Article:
It’s also important to note that in spite of the truth we are so certain of from our own experience, there is a possibility that it is not the entire truth. Even after objective observation with the best of intentions we are inevitably biased, judgmental and sometimes hasty. Our brains work this way to make processing easier but we must keep human error in mind and not forget that silence can be a good choice as well. This is where ego can get out of the way to make room for ahimsa if your intention values non-harming over truth. This is for each of us to decide.

Namaste.

Hard Truth with a Lime

My husband and I are “hashers”, my term for people who speak the truth about issues as they recognize them. Being upfront about what we see as reality generally serves us in that there is not a lot of tip-toeing around problems. Instead, we lay it all out on the table as soon as possible so we can resolve it as soon as possible. The conundrum with serving the truth straight up is that it is often taken as offense to emotional lightweights …and sometimes it’s our turn to be the lightweights.

One evening after a long day of work preceded by a long few weeks of balancing all the responsibilities of adult-ing with my goals and dreams, I went on an unexpected rant about lacking the energy or time for all the things I want to do in a day. My husband, with the best of intentions, made a remark that not only hurt my feelings but, for a moment, killed all my dreams and triggered a bunch of old wounds that suddenly bubbled to the surface in a rush. At first, I was furious, then I was sad. After a few hours, I recalled his exact words and realized he wasn’t entirely wrong. We later hashed it out in a conversation in which I got to express my displeasure with his word choice and appreciation of his honesty. He got to apologize and learned a lesson in the consequences of what and how one says things.

At some point in the day, or during our week, or in life we are not ready for hard truths without a chaser. There are moments I need it on the rocks (tough love) or prefer it in a hard cocktail with a lime – not quite sugar-coated but still easier to swallow. However, when we are too busy “keeping it 100”, we may miss the important cues of the receiver not being at the mental or emotional level required to toss back what your serving, regardless of how honest it is. This is where communication often breaks down.

There are some pretty common examples of how, in reference to the Chappelle Show, “keeping it real goes wrong.” Maybe we make a joke about someone else’s poor decision-making which can cause embarrassment and lead to anger and mistrust. Perhaps, we give unsolicited advice when the receiver is only looking for a supportive ear. Maybe the truth would have been more easily accepted had our word choice been less harsh. Of course, there are plenty of circumstances in which it’s up to the receiver to be mature and ready enough to handle the message in spite of the delivery. Also, the intention of the hasher is another important factor which will hopefully be an intuitive guide whilst unveiling the listeners’ proverbial eyes.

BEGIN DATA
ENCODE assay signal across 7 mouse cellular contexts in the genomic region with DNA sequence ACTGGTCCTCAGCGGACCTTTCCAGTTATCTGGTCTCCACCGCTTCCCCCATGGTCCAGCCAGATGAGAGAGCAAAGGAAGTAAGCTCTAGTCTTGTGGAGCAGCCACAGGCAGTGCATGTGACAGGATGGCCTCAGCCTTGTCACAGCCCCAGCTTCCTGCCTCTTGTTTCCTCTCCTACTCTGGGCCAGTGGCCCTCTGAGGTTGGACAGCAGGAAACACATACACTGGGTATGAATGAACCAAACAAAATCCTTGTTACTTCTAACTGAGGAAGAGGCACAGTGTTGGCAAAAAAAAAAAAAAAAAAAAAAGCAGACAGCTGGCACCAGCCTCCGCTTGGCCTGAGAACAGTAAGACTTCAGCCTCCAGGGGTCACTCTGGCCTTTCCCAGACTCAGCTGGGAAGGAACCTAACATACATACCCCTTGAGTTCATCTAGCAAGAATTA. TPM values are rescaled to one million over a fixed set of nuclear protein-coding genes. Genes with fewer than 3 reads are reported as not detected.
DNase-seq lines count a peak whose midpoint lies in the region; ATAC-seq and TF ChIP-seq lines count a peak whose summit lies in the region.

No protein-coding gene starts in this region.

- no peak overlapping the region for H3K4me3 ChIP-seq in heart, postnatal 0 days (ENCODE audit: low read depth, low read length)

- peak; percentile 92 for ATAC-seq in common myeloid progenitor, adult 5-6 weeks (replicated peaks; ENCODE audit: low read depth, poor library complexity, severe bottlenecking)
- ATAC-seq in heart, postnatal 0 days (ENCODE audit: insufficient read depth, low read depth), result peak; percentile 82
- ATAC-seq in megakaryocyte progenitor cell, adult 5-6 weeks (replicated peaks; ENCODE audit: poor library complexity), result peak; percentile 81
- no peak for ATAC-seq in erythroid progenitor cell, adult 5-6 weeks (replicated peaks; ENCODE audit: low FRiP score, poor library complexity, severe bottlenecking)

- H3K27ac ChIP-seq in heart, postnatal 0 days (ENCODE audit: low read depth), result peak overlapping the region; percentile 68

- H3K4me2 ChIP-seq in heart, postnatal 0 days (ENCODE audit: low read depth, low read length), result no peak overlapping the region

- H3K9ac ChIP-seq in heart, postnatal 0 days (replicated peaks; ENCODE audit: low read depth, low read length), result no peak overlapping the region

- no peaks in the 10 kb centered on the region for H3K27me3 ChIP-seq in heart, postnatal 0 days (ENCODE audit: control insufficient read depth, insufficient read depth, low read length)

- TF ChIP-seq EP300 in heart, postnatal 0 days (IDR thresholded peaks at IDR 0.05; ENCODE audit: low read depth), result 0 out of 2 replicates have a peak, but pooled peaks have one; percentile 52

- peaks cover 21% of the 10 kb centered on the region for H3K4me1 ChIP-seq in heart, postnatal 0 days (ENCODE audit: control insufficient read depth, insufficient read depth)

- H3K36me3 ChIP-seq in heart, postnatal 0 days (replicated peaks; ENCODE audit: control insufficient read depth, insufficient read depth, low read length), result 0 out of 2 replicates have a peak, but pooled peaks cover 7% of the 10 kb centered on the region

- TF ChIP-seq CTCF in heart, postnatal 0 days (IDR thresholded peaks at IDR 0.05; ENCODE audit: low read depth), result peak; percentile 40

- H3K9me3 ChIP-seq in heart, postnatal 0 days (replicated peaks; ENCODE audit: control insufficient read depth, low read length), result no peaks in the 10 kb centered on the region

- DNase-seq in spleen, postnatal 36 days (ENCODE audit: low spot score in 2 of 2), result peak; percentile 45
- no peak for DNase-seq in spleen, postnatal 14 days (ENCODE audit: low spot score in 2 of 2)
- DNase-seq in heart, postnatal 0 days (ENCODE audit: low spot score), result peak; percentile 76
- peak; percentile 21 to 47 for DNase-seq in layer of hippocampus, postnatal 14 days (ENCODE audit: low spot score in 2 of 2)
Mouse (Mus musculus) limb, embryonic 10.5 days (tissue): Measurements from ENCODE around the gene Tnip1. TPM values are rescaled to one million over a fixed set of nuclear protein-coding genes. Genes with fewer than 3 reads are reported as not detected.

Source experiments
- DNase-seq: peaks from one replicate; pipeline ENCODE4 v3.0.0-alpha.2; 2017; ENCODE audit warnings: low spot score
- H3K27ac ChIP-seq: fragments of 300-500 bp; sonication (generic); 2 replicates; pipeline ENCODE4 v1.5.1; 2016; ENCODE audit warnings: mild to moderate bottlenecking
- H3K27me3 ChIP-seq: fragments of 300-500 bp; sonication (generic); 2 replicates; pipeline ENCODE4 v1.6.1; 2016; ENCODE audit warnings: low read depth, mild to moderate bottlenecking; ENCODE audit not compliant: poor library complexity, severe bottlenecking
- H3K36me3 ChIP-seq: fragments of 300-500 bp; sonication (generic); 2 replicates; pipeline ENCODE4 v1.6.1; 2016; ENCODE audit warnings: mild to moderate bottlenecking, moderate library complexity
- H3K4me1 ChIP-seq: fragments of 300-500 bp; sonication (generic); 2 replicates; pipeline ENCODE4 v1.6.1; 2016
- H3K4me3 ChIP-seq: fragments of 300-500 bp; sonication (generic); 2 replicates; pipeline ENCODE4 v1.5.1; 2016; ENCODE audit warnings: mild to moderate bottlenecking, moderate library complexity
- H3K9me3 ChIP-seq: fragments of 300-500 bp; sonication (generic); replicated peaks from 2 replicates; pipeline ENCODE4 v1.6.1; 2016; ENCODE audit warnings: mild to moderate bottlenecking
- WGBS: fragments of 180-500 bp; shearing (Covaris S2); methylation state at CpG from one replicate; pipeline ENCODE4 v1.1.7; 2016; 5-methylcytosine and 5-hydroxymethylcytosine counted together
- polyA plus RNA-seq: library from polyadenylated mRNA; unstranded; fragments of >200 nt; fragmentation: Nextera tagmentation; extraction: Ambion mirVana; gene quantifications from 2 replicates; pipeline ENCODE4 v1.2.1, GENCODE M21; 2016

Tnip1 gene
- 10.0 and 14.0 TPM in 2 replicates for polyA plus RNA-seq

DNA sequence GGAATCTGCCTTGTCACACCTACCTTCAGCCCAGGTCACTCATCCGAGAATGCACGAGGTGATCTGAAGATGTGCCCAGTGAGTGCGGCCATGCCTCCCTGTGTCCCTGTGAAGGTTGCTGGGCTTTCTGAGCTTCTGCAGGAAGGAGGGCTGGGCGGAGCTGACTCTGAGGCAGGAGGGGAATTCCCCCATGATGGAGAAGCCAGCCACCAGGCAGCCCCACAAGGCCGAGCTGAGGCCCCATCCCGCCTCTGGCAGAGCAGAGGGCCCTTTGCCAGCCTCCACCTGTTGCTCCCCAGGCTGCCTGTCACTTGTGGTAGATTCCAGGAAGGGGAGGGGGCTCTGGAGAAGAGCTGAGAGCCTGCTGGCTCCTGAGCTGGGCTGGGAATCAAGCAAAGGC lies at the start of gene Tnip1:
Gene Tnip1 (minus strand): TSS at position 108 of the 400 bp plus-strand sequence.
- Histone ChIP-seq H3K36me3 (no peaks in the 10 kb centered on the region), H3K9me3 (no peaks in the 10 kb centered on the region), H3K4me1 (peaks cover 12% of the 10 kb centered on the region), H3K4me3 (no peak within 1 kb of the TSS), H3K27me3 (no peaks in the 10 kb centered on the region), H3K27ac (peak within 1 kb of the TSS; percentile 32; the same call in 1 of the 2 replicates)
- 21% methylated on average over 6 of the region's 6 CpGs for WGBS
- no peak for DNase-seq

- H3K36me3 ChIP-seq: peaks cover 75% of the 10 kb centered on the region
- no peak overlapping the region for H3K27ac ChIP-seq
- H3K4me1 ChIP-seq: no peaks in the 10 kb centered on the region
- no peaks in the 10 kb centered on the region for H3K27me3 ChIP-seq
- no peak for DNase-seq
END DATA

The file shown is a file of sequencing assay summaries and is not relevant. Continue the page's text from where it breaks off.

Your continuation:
Compassion is key whenever we are interacting with almost everyone. Sometimes situations call for toughness in the name of genuine concern but other times it calls for a milder touch. When we are truly aware, we are more likely to tell the difference, be wise in our approach and maybe someone will grant us the same consideration when we are on the other end.

So tell me …when was a time you went a bit too far with dishing out the truth? Or, when was the last time you were on the receiving end of an inconsiderate truth-teller? Please share!

Namaste.

Lost In Translation, Found in Acceptance

My fiancé and I  speak different languages. Yes, we are both American-born and speak proper English (sometimes) but we do not always understand each other. For one, there that whole “men are from Mars and women are from Venus” thing. Also, it doesn’t help that he’s a Leo and I’m an Aries (I’m sure my fellow astrologers understand). This drove me up the [bleepin’] wall, especially at the beginning of our relationship. In fact, communication was so much of an issue that we faced parting ways several times because we felt like the other person just didn’t get it.

Thankfully, our relationship survived and it is better than it has ever been. Don’t get me wrong, we still disagree. Even now, we often debate on how to go about things and on important topics like whether or not Voldemort is no more a villain than Dumbledore is (crucial, right?). However, we have found happiness in our disagreements.

Much of our earlier frustrations stemmed from the need to control. Like many couples, we entered our relationship with baggage and was looking for the other person to fill in the gaps. This didn’t leave a lot of room for us to be ourselves with one another. I was always correcting him and he was always scoffing at me. We ended up spending too much time and energy trying to convince.

A turning point happened for us at our rock bottom when we actually learned something from being fed up with each other. It was exactly what we should have been doing in the first damn place: let the other person be. I finally got to a point where I don’t get angry every time he says something illogical. Instead of arguing, I nonchalantly tell him “You know that makes no sense, right?” and he usually replies with “Yea, I know, I just wanted to say something crazy” and we both giggle it off. I choose to see the humor in his nonsense. I’m mean what else can you do when you love a Leo man? (lol)

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He, on the other hand, started to take me more seriously. I was all for jokes but my Love has an annoying habit of ruining serious moments with inappropriate insertions of humor because they make him uncomfortable. He also loves to take the reins of leadership which is great if I’m not already in the midst of leading. In time, he learned how to let me run things my in my own fashion and how to let serious moments be just that.

In short, he started to listen more and I lightened up. Essentially, we are the same couple and we still speak different languages on most days but our acceptance of one another allows us to find common ground and understanding. Now, there is no one else I’d rather talk to.